CHILDHOOD OBESITY: REGULATION OF ENERGY BALANCE AND BODY COMPOSITION
Location: Children Nutrition Research Center (Houston, Tx)
Title: Pleiotropic effects between endocrine traits and energy expenditure in Hispanic children
| Tejero, M - SWF BIOMED RES SAN ANTONI |
| Cai, Guowen - CNRC BAYLOR HOUSTON |
| Lopez-Alvarenga, Juan - SWF BIOMED RES SAN ANTONI |
| Mehta, Nitesh - CNRC BAYLOR HOUSTON |
| Cole, Shelley - SWF BIOMED RES SAN ANTONI |
| Comuzzie, Anthony - SWF BIOMED RES SAN ANTONI |
Submitted to: Obesity
Publication Type: Abstract Only
Publication Acceptance Date: March 15, 2006
Publication Date: September 5, 2006
Citation: Tejero, M.E., Cai, G., Butte, N., Lopez-Alvarenga, J.C., Mehta, N., Cole, S.A., Comuzzie, A. 2006. Pleiotropic effects between endocrine traits and energy expenditure in Hispanic children [abstract]. Obesity. 14:A197.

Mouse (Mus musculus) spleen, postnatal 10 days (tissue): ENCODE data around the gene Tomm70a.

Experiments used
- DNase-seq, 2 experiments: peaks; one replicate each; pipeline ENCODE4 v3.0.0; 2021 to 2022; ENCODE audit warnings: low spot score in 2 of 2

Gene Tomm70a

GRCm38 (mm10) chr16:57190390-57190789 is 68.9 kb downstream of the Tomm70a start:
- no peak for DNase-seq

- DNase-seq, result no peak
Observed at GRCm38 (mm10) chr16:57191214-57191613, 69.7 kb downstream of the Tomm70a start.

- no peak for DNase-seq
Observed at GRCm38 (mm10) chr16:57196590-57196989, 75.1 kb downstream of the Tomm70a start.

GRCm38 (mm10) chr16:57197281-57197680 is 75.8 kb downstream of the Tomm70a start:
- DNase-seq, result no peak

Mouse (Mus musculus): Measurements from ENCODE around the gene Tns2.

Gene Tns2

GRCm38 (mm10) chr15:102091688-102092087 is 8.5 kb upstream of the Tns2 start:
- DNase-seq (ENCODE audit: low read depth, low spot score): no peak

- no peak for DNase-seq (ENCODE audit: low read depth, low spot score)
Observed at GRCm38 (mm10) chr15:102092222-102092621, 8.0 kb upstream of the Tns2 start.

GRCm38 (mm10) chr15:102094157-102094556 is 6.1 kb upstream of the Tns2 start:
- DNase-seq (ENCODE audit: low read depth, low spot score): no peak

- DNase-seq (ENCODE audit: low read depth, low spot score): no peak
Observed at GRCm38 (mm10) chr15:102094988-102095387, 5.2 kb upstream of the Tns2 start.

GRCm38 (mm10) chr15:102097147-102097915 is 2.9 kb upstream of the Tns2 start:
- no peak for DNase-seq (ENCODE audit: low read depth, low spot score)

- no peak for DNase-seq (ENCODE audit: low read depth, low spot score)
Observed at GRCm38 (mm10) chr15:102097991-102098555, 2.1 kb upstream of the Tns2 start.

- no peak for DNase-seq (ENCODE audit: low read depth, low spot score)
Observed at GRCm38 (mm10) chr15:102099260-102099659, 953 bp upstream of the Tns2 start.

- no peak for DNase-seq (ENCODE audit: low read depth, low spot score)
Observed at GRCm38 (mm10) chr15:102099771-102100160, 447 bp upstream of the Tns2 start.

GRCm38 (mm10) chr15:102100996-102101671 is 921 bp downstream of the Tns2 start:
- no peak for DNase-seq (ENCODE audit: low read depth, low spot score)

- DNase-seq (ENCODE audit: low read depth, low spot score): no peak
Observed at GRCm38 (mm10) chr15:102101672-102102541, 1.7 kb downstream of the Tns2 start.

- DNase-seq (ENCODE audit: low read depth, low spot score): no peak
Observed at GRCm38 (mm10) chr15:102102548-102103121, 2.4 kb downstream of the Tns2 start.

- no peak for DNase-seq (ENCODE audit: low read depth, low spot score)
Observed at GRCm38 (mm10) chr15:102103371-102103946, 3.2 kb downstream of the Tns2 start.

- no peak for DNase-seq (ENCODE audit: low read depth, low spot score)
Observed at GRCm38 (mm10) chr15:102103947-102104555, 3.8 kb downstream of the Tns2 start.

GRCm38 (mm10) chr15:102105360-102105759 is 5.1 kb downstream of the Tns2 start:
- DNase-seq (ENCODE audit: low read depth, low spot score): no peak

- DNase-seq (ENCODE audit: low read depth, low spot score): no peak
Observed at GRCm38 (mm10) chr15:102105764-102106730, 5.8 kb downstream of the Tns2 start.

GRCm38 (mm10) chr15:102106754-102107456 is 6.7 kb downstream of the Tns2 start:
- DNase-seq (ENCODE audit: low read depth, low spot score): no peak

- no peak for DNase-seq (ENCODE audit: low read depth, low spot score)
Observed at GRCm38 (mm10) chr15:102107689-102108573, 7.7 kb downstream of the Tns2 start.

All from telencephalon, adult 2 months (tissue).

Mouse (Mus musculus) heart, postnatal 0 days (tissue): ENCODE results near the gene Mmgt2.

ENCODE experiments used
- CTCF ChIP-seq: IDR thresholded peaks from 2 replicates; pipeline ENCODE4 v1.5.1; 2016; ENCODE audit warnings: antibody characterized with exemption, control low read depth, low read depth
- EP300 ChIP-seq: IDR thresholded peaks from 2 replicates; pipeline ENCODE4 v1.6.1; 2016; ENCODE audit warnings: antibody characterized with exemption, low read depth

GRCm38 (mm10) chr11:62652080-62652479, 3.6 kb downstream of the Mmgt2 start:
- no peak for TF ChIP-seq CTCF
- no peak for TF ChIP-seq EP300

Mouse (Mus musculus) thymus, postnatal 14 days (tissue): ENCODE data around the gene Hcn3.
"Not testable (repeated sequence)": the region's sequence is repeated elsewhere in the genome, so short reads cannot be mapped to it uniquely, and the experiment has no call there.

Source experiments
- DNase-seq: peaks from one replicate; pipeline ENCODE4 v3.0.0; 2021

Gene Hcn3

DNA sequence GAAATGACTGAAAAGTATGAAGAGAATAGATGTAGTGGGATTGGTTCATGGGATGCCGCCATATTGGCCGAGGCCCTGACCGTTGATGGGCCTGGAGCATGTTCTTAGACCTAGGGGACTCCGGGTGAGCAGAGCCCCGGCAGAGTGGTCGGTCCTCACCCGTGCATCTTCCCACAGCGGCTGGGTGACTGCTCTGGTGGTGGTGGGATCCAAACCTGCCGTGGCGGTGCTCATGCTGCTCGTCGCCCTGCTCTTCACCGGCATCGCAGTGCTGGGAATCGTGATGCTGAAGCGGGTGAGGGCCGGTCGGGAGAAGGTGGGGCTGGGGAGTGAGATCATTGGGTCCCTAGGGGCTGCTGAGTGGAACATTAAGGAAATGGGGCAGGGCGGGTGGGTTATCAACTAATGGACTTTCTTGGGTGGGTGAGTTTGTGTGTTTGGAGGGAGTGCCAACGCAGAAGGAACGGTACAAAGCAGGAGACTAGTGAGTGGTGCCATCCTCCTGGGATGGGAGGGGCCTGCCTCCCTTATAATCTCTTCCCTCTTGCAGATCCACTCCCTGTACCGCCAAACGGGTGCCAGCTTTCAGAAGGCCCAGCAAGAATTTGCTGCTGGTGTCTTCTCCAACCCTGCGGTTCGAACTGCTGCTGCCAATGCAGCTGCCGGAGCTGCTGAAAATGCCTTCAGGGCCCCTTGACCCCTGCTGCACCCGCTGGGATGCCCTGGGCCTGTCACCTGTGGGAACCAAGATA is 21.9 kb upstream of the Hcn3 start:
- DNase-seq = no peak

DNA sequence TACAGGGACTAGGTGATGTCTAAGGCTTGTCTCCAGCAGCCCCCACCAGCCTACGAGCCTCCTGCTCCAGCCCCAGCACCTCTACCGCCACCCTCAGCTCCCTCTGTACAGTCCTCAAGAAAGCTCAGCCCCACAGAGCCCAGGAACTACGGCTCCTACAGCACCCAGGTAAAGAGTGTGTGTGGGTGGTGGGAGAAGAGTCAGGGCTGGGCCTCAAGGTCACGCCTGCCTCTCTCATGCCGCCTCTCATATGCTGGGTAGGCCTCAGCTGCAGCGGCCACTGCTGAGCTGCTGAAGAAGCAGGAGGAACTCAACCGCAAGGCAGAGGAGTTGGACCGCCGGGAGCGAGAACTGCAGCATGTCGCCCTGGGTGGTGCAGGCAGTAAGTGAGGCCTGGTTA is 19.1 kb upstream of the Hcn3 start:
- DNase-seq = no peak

The prevalence of obesity and related metabolic abnormalities in children and adolescents has escalated. Energy expenditure has been physiologically associated with thyroid hormones and adiposity-related hormones such as leptin and insulin. Genetic factors contribute to the regulation of energy expenditure and metabolic balance. The present investigation analyzed the presence of pleiotropic effects between thyroid hormones, insulin and leptin levels and phenotypes of energy expenditure including total energy expenditure (TEE), basal metabolic rate (BMR), sleeping energy expenditure (SEE) and cycling energy expenditure (CEE). We investigated the genetic factors influencing this group of traits in 1030 Hispanic children participating in the Viva la Familia Study. Hispanic families with at least one overweight child between the ages of 4 to 19 years were included in this investigation. A blood sample was collected under fasting conditions for analyses of circulating levels of free (FT3) and total triiodothyronine (TT3), free (FT4) and total thyroxine (TT4), thyroid stimulating hormone (TSH), insulin and leptin using reference methods. Energy expenditure respiratory quotient (RQ), and substrate utilization were measured by 24-h room respiration calorimetry. Anthropometric measurements were performed by standard methods. Body composition was measured by DEXA. Quantitative genetic analyses were conducted using the variance decomposition approach in the SOLAR software. EE phenotypes were normalized for body composition using allometric or power function models. Significant heritabilities were observed for levels of hormones and traits for energy expenditure. Significant genetic correlations were observed between FT3 and fat and carbohydrate utilization (rG =0.32, p=0.001 and rG = -0.32, p=0.001, respectively), BMR RQ and TEE RQ (rG =0.37, p= 0.003) and (rG = 0.27, p =0.006). Insulin showed a significant rG with TEE (rG = 0.47, p=0.0003), CEE (rG = 0.54, p=0.0002) and SEE (rG = 0.59, p =7.3 x 10 -10). Leptin levels were genetically correlated with TEE (rG= 0.62, p=1.4 x10-7) and CEE (rG = 0.49, p=0.0006). Significant genetic correlations indicate that a common gene or set of genes influences energy expenditure and substrate utilization, and fasting insulin, leptin and thyroid hormones.